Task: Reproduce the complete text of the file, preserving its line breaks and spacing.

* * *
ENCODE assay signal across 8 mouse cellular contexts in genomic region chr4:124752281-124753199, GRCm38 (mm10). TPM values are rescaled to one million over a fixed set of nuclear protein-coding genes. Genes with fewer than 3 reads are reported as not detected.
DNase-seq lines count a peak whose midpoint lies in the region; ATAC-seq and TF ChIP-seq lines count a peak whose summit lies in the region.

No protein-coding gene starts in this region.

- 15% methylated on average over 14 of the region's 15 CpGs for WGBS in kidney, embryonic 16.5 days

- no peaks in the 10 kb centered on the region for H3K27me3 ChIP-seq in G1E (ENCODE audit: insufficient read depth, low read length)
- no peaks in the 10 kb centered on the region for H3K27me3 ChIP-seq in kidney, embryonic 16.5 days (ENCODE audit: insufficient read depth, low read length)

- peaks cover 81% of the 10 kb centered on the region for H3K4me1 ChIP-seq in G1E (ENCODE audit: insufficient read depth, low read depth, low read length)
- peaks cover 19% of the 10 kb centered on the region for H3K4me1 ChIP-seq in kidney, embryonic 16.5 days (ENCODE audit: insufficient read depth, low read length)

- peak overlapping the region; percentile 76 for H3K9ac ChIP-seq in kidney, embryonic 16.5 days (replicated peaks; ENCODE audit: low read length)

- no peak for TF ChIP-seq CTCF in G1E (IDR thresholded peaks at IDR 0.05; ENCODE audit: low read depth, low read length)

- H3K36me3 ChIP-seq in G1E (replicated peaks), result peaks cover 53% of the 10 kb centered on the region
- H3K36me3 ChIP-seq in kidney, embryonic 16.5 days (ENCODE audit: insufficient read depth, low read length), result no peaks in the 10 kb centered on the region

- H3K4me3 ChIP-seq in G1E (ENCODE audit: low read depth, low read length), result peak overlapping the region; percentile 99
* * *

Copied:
ENCODE assay signal across 8 mouse cellular contexts in genomic region chr4:124752281-124753199, GRCm38 (mm10). TPM values are rescaled to one million over a fixed set of nuclear protein-coding genes. Genes with fewer than 3 reads are reported as not detected.
DNase-seq lines count a peak whose midpoint lies in the region; ATAC-seq and TF ChIP-seq lines count a peak whose summit lies in the region.

No protein-coding gene starts in this region.

- 15% methylated on average over 14 of the region's 15 CpGs for WGBS in kidney, embryonic 16.5 days

- no peaks in the 10 kb centered on the region for H3K27me3 ChIP-seq in G1E (ENCODE audit: insufficient read depth, low read length)
- no peaks in the 10 kb centered on the region for H3K27me3 ChIP-seq in kidney, embryonic 16.5 days (ENCODE audit: insufficient read depth, low read length)

- peaks cover 81% of the 10 kb centered on the region for H3K4me1 ChIP-seq in G1E (ENCODE audit: insufficient read depth, low read depth, low read length)
- peaks cover 19% of the 10 kb centered on the region for H3K4me1 ChIP-seq in kidney, embryonic 16.5 days (ENCODE audit: insufficient read depth, low read length)

- peak overlapping the region; percentile 76 for H3K9ac ChIP-seq in kidney, embryonic 16.5 days (replicated peaks; ENCODE audit: low read length)

- no peak for TF ChIP-seq CTCF in G1E (IDR thresholded peaks at IDR 0.05; ENCODE audit: low read depth, low read length)

- H3K36me3 ChIP-seq in G1E (replicated peaks), result peaks cover 53% of the 10 kb centered on the region
- H3K36me3 ChIP-seq in kidney, embryonic 16.5 days (ENCODE audit: insufficient read depth, low read length), result no peaks in the 10 kb centered on the region

- H3K4me3 ChIP-seq in G1E (ENCODE audit: low read depth, low read length), result peak overlapping the region; percentile 99